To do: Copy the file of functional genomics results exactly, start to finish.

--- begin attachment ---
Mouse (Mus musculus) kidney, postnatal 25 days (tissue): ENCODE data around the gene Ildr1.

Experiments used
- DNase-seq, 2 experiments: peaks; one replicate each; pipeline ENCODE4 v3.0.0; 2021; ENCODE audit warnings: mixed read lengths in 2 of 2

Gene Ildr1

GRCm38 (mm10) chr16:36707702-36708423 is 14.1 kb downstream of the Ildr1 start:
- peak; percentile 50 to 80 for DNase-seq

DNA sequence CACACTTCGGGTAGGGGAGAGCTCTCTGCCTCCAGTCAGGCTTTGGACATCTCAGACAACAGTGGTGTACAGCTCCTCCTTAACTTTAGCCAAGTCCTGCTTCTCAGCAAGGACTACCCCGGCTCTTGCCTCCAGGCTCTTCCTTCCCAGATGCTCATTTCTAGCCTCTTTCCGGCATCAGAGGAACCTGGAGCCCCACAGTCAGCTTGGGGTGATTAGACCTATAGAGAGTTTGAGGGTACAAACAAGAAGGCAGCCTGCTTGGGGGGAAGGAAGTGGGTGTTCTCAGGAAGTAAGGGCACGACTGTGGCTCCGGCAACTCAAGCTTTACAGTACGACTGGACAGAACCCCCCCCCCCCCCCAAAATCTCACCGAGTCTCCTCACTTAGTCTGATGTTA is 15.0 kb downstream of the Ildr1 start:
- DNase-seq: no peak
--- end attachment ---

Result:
Mouse (Mus musculus) kidney, postnatal 25 days (tissue): ENCODE data around the gene Ildr1.

Experiments used
- DNase-seq, 2 experiments: peaks; one replicate each; pipeline ENCODE4 v3.0.0; 2021; ENCODE audit warnings: mixed read lengths in 2 of 2

Gene Ildr1

GRCm38 (mm10) chr16:36707702-36708423 is 14.1 kb downstream of the Ildr1 start:
- peak; percentile 50 to 80 for DNase-seq

DNA sequence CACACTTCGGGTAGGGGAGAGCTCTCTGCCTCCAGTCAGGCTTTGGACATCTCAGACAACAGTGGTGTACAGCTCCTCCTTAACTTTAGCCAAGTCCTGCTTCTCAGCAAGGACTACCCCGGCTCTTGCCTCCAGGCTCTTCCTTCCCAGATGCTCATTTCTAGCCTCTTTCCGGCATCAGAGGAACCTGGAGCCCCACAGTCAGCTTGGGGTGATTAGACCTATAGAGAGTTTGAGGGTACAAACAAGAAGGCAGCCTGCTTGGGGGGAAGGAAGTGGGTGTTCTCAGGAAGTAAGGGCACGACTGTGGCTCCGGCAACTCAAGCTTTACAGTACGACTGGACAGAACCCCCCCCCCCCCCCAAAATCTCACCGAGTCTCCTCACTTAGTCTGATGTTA is 15.0 kb downstream of the Ildr1 start:
- DNase-seq: no peak